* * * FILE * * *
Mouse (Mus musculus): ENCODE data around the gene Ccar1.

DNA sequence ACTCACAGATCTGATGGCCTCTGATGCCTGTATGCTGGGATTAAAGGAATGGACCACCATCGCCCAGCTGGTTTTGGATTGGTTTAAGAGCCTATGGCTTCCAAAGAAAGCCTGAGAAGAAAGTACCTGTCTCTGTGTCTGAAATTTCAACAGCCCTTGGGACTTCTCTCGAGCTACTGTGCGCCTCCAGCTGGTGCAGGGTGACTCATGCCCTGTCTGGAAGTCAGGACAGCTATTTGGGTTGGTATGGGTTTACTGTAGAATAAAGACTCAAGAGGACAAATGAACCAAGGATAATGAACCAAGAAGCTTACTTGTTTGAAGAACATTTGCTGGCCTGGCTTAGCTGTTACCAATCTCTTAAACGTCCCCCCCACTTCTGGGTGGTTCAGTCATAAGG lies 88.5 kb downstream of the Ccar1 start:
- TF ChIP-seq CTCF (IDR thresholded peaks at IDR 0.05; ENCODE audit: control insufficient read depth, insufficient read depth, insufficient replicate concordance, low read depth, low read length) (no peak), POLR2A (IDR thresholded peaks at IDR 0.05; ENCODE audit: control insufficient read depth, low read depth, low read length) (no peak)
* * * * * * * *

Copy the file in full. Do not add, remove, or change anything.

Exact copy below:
Mouse (Mus musculus): ENCODE data around the gene Ccar1.

DNA sequence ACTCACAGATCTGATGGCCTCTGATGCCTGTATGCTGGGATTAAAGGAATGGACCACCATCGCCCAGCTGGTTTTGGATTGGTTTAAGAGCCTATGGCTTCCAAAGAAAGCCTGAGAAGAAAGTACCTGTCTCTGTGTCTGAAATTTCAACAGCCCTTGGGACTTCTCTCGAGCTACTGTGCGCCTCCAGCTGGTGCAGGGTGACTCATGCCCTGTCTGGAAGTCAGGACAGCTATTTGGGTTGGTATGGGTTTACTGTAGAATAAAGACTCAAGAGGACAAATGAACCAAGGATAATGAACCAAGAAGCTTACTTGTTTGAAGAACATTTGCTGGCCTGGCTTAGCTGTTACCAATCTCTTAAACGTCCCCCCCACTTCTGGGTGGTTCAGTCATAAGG lies 88.5 kb downstream of the Ccar1 start:
- TF ChIP-seq CTCF (IDR thresholded peaks at IDR 0.05; ENCODE audit: control insufficient read depth, insufficient read depth, insufficient replicate concordance, low read depth, low read length) (no peak), POLR2A (IDR thresholded peaks at IDR 0.05; ENCODE audit: control insufficient read depth, low read depth, low read length) (no peak)